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C. Fraser Smith: The campaign’s unfortunate ending

Is it simply ironic – or deplorable – that this year’s mayoral primary election campaign ends in a cloud of wrongdoing or misjudgment or tone deafness?

With most of the 28 or so candidates heralding a new day when one of them is elected, closing arguments are drowned out by charges of campaign trickery.

Some voters were driven to early voting locations by the Catherine Pugh campaign, which allegedly offered them jobs and a free lunch. The candidate and her campaign says everything was legal.

Pugh said the essentially the same thing about campaign contributions she received when her colleagues are prevented from fundraising during the legislative session – lest the giver be giving to win votes.

Pugh is running for mayor, a local not a state office, so perhaps the restrictions do not apply. Perhaps, but taking the money does not seem like the decision of a real reformer.

On the matter of free rides and lunches, one of Pugh’s  opponents in the Democratic primary, Sheila Dixon, called for the state to appoint a special prosecutor to investigate. Dixon, running with a record of fraud to overcome, found herself running with a gift, a Pugh-generated issue.

Well, rides to the polls are not illegal. Various other emoluments may be OK as well. So, did anything illegal occur?

Almost doesn’t matter.

What about bad judgment? What about the judgment of someone who’s judgment as mayor we will need every day for four years?

Why would the Pugh campaign even think about such a maneuver? If she’s still ahead in the polls, why would she jeopardize her lead? She’s been running on an honesty-and-good-government platform, after all.

Another of her Democratic opponents, Elizabeth Embry, says she doesn’t know if the Pugh gambit was legal.

“But, it’s not just whether it’s illegal,” she said, but whether it shows good judgment. Did the Pugh campaign know “right from wrong,” or right from harmful.

“Voters have a right to know,” Embry said.

There was a larger question, she said:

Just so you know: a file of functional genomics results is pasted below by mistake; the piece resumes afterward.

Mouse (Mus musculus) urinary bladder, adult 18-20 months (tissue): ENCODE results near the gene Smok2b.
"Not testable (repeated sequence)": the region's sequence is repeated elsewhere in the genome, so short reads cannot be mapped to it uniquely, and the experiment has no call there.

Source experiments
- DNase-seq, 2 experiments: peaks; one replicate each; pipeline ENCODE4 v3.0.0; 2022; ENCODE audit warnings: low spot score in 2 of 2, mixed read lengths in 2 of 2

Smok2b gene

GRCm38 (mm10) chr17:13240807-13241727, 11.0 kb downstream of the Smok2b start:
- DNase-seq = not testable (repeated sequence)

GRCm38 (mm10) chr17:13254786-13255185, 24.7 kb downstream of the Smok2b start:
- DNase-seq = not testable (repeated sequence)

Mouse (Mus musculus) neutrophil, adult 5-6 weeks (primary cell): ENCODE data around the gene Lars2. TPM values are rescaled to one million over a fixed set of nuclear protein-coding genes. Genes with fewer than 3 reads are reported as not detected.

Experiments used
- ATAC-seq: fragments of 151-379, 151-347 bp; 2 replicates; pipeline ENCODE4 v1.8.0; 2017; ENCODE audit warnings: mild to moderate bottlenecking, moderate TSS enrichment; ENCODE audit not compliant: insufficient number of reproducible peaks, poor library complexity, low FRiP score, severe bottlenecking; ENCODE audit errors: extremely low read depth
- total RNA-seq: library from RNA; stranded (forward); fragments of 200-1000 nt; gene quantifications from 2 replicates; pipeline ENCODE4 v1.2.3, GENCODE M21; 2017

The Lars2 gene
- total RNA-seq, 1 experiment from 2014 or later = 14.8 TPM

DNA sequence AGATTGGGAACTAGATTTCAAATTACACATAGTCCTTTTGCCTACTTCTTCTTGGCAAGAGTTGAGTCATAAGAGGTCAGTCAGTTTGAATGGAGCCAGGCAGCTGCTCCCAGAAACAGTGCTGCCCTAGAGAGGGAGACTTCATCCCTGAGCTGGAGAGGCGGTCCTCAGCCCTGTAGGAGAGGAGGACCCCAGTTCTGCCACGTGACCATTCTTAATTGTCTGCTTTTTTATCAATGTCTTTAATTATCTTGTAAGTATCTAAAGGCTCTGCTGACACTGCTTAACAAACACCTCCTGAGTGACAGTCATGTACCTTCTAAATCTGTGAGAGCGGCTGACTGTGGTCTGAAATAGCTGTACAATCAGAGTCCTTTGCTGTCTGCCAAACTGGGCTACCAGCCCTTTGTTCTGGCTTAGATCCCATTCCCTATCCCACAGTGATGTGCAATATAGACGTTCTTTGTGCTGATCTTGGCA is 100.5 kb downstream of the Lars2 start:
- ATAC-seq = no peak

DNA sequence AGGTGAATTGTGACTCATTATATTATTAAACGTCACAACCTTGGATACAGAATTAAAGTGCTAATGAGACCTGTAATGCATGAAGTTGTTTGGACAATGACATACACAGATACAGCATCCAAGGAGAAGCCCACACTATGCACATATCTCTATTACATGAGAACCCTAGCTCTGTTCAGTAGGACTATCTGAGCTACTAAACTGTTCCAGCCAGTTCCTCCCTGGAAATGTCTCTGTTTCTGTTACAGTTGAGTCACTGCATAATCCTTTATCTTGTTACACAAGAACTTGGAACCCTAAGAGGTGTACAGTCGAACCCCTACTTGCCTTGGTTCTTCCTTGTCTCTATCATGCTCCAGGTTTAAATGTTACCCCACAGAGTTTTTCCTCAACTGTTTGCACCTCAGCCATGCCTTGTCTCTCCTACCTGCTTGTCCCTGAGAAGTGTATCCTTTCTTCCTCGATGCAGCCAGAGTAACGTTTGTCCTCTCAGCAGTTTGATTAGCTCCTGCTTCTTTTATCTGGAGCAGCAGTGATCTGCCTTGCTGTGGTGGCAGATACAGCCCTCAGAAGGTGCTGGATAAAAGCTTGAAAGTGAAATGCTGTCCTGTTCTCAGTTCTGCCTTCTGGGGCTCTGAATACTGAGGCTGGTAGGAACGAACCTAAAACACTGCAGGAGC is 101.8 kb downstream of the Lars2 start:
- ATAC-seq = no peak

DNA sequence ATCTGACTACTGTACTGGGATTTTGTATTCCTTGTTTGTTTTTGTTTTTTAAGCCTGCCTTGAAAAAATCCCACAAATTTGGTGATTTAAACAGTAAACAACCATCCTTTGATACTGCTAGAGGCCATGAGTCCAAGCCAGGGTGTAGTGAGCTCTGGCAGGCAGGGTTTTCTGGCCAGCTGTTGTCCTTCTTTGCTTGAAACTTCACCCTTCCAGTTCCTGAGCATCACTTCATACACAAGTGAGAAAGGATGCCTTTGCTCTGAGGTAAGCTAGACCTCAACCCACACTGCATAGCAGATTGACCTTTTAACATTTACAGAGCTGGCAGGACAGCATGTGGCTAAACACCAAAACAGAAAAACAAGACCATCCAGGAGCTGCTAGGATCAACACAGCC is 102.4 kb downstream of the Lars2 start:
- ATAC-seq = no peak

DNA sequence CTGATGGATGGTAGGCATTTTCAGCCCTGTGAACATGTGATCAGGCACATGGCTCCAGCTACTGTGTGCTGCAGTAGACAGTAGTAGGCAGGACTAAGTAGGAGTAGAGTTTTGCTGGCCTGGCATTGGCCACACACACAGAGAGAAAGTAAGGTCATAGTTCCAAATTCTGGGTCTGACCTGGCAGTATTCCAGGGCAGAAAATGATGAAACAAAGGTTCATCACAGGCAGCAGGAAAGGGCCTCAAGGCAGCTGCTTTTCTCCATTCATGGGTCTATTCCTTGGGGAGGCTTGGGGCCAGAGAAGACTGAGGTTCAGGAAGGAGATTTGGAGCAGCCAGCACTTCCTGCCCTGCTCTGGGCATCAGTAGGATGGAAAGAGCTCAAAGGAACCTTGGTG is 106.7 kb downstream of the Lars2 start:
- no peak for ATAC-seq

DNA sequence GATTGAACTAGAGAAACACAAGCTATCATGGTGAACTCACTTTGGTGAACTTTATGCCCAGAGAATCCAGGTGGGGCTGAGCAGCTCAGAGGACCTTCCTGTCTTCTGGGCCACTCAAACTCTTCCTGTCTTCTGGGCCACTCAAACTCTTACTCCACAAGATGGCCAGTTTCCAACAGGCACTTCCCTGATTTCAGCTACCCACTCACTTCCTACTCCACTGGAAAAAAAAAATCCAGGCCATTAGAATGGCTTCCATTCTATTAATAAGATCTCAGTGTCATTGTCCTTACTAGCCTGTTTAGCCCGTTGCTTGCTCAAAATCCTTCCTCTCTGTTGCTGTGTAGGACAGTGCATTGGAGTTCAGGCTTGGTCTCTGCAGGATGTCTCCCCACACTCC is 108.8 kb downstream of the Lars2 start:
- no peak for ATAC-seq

“The city desperately needs a mayor who can get the work done and move the city forward.”

Campaigns run on for weeks and months as voters try to get an idea of who will provide the leadership any city needs – particularly this one. Baltimore struggles with the issues laid bare during and after the death of Freddie Gray.

Amid that struggle, the city’s residents will – for all intents and purposes, given the huge advantage Democrats enjoy in party registration in Baltimore — elect a new mayor next Tuesday. Catherine Pugh was asking voters to see her as the herald of a new day – and then the questions. To be expected when you’re leading, but still. …

Dixon and other candidates could have been expected to make an issue of the above. And so they did. And so the final week of campaigning may have significantly clouded the voters’ most important hours for making considered judgments.

Who knows how many of them might now give Elizabeth Embry another look?

She hopes many will, to be sure.

“There’s real hunger and desire out there for leadership,” she said. She heard it over and over during the 40-plus forums she attended, she said.

If she were elected, Embry said, she would meet with people and organizations already at work on dozens of important projects. She said she would attempt to maximize the many admirable but silo-limited efforts under say in Baltimore.

Many volunteers and program directors say greater, faster progress could be made if people were working together.

The person who can make it happen is the mayor.

“Baltimore has suffered by a lack of strong leadership for far too long,” Embry says on her website. “As a lifelong Baltimore resident, I have spent too many days frustrated by the broken parts of our city’s infrastructure: agencies that don’t respond to citizen complaints, and yet don’t get audited; failing public schools; 911 calls that go unanswered; violence around the corner from my home.”

She is wrong about one thing, I think. She says she is not a politician. But she has to be. Politics is problem-solving.

We need a problem-solver, a leader with good judgment and passion and with confidence in us – a conviction that we will turn out to vote on our own or find a legal way to do so.

All we want is good government.

C. Fraser Smith is senior news analyst for WYPR. His column appears Fridays in The Daily Record. His email address is